PHALERON - 2016
Type of Operation
Ephorate of Antiquities of West Attika, Pireus and Islands
Phaleron, Stavros Niarchos Foundation Cultural Center. Stella Chrysoulaki (Ephorate of Antiquities of West Attika, Pireus and Islands), Anna Alexandropoulou (Ephorate of Antiquities of West Attika, Pireus and Islands) and Theoseveios Aggouras (Ephorate of Antiquities of West Attika, Pireus and Islands) report on continuing excavations at the cemetery in Phaleron. Parts of this cemetery were revealed in 1911-1915. Excavations since 2012 showed that the cemetery dates from the middle of the 8th until the 4th c. B.C. 1,069 burials have been excavated in total: 587 pit graves, 358 inurned cremations, 88 pyres, 9 cist graves, 11 larnakes and 15 animal burials (Fig. 1). The burials are located close to each other, making this a particularly dense cemetery. There are no discernible patterns in either the orientation or the position of the bodies. The burials had many offerings dating from the Late Geometric to the Classical period. In addition, numerous imported pots were found; Corinthian, from eastern Attica and Euboean. The skeletal material attests to a high children and infant mortality rate as well as to medical conditions resulting from strenuous, manual labour.
Of major interest is a burial of 80 male adults, many of whom had been thrown face down in the grave (Fig. 2). 36 of them had their hands tied with metal restraints (Fig. 3). Some of them had their hands and legs tied behind their backs, and other had their hands tied at the front. Two small vessels found amongst the dead date this burial in the third quarter of the 7th c. and Chrysoulaki suggests that their violent deaths may be related to the Kylonian pollution.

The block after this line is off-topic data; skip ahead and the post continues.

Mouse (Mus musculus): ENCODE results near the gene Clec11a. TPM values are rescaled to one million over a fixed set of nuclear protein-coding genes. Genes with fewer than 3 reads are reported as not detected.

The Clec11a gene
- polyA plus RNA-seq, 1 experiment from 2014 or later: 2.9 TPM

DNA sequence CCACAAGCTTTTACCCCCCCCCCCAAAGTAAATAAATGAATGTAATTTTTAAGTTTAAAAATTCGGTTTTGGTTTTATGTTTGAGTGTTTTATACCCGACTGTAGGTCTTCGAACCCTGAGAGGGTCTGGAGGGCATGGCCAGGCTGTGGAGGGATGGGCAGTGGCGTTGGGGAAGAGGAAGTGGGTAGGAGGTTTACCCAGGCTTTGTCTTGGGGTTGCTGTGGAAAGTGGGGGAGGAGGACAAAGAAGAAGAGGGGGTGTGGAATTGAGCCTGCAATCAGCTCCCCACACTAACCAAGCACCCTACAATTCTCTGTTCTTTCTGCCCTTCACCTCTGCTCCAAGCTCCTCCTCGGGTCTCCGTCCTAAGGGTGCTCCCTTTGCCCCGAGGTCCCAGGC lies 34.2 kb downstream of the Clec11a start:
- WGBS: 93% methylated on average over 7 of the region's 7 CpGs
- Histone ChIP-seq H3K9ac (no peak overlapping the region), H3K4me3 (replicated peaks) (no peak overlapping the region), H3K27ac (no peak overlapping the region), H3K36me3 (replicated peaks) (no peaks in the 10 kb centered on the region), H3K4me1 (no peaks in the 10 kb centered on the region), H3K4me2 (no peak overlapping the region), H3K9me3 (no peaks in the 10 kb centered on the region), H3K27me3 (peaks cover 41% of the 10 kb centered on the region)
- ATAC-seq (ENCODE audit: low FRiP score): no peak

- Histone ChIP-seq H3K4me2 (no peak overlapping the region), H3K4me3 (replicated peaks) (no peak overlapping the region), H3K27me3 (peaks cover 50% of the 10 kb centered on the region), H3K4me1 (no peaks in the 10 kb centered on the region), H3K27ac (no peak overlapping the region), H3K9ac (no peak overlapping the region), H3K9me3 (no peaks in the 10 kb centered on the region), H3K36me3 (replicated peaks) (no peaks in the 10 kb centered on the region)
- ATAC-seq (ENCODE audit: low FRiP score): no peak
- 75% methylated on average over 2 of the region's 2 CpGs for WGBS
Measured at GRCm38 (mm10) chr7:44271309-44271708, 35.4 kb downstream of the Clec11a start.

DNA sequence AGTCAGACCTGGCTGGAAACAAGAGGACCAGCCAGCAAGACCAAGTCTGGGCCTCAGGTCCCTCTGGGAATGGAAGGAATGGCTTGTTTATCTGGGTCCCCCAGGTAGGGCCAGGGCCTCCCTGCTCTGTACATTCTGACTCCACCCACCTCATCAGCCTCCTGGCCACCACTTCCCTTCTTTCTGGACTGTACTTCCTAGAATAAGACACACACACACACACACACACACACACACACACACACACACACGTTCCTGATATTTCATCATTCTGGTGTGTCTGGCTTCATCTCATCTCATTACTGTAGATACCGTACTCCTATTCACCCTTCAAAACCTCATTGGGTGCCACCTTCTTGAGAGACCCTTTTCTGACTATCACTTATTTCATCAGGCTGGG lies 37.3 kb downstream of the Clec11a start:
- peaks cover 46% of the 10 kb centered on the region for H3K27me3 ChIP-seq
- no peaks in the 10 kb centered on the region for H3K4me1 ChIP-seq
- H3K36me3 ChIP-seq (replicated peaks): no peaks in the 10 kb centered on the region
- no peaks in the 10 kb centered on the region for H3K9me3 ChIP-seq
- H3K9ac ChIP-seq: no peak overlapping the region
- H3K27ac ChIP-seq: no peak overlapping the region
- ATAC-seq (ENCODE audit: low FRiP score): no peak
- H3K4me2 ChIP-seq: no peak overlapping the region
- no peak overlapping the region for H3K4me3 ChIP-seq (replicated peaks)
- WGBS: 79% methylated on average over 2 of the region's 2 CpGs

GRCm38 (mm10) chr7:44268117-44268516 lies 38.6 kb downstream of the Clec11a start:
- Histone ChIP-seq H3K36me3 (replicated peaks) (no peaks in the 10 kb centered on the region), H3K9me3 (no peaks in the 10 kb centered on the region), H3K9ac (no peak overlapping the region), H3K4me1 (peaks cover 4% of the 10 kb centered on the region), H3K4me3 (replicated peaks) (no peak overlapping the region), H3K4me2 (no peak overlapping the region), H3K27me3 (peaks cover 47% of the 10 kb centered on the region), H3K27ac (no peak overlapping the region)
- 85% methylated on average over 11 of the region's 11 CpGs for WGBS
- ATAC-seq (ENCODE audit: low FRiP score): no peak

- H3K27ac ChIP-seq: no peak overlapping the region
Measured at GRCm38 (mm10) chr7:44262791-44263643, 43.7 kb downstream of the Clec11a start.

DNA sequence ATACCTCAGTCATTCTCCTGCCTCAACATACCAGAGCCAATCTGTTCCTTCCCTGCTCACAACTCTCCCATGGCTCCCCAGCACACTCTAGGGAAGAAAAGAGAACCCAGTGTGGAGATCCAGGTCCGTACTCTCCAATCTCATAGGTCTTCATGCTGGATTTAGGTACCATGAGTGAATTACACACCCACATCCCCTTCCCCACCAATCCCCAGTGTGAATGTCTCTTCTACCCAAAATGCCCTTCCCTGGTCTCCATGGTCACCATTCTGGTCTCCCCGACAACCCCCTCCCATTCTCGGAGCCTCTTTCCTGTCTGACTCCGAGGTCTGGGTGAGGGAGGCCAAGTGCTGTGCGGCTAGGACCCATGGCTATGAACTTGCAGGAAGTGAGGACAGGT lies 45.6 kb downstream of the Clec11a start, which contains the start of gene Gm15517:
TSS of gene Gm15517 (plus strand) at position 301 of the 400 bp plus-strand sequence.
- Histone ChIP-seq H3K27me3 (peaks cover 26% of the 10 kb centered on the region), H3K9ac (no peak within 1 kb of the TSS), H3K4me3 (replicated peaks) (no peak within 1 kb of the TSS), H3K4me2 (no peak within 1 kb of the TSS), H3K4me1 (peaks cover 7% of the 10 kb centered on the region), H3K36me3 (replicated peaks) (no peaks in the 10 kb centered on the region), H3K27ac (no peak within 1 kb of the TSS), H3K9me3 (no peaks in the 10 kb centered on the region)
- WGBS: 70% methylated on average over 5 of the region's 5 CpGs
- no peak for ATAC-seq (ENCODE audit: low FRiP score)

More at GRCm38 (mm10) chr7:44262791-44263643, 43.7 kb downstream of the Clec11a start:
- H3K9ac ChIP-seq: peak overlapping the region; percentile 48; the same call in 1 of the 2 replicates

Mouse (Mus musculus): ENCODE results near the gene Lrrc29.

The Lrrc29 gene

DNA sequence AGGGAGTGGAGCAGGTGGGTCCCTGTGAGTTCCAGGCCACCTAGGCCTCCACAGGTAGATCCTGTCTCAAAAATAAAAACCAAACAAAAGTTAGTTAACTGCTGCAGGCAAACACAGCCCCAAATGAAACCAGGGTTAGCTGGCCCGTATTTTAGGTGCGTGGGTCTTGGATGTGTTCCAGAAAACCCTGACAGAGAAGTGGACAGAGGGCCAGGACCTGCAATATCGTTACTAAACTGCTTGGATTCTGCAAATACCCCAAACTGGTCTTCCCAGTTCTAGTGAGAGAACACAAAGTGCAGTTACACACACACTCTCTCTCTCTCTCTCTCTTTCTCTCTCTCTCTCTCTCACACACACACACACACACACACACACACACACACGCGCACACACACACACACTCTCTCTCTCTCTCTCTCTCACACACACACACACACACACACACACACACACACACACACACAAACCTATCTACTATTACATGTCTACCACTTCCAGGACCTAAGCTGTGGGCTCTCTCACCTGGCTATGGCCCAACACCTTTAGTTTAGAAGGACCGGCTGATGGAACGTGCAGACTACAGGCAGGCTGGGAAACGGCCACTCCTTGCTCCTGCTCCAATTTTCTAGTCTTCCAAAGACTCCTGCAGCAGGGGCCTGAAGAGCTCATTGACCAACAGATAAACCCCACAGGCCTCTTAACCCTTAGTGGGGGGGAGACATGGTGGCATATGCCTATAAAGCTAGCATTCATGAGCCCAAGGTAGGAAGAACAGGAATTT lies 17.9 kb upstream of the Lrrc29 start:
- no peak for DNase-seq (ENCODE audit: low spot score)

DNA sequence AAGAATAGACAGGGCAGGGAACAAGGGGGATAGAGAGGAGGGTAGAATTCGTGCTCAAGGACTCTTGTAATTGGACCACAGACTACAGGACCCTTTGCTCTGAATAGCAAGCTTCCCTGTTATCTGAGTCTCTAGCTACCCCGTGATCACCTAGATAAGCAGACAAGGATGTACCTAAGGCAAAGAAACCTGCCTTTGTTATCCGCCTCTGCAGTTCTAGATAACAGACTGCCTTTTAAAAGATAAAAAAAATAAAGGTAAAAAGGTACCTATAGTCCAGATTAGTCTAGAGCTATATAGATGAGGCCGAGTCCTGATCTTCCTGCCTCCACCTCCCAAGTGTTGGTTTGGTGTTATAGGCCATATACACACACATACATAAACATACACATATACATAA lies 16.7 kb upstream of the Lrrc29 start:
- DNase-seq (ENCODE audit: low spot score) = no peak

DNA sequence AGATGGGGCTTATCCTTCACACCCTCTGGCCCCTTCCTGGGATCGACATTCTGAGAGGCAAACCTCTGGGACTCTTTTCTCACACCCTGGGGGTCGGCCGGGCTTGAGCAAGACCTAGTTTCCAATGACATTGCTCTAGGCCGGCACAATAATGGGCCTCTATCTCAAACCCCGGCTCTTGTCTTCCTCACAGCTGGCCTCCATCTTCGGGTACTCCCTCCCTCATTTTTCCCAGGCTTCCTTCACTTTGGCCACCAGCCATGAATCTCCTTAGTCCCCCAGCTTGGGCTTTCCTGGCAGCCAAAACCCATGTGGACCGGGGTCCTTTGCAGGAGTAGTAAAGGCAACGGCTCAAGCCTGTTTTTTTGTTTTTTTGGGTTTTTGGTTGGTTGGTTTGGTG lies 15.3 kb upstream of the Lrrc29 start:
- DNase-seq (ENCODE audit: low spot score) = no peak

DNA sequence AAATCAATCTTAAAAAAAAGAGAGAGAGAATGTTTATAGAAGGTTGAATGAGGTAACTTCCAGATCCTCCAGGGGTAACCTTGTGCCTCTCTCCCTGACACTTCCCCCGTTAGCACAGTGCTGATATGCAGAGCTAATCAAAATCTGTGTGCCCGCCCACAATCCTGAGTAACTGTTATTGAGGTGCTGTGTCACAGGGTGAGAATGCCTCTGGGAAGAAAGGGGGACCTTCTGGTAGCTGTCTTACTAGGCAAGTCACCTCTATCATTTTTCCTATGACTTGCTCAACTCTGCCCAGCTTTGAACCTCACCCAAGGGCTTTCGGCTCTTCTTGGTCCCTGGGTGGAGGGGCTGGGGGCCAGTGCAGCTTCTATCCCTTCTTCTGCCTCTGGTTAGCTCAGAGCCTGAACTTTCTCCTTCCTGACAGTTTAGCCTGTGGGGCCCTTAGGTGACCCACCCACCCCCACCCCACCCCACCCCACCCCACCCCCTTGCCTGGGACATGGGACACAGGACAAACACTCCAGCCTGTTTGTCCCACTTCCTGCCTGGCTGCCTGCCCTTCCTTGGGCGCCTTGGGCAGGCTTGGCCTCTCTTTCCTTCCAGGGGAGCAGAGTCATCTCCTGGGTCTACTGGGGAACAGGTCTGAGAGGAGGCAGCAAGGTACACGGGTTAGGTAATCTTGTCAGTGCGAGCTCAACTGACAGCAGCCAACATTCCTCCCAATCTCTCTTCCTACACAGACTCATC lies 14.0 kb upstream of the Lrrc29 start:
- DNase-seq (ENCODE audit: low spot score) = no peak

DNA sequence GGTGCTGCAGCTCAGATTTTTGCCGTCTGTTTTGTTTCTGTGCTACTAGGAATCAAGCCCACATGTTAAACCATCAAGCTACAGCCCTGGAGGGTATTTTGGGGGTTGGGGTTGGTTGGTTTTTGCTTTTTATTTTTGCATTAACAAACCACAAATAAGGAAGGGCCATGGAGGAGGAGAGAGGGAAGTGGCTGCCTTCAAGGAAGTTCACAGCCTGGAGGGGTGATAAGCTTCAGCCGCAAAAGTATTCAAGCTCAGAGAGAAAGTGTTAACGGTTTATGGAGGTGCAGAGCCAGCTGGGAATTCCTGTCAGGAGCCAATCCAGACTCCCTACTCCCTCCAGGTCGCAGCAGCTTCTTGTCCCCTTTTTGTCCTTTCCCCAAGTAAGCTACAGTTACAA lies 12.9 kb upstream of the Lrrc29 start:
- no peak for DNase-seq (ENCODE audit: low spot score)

Chrysoulaki notes that there are three types of violent deaths present in this cemetery. The first is represented by the aforementioned burial, also referred to as the Δ group (Δ standing for desmotes, i.e. captives). The second was found by Keramopoulos in 1915 and consists of 17 men, who were tortured prior to being buried. These men had their necks, hands and legs attached to wooden planks. After their deaths, they were buried together with these planks. The third group consists of men who were killed or injured in combat and thrown together in the same pit. One of them had been shot with an arrow in the knee.
Another important find from the cemetery is a burial in a wooden box. Due to the quality of the sediments in the Phaleric delta, the wood was preserved (Fig. 4). In addition, two couples were found that were buried together holding hands (Fig. 5). Finally, the burial of a woman who died in childbirth was revealed. The head of the infant had come out of her womb whilst the rest of its body remained inside her.
Ministry of culture press release 14/4/2016, Proto Thema 5/3/2017, Kathimerini 7/2/2017, Emerisia 7/2/2017, Eleftheros Typos 7/2/2017, Ethnos 7/2/2017,
Date of creation
Fig. 2/ Phaleron, Stavros Niarchos Foundation Cultural Center, the burial of the desmotes (captives).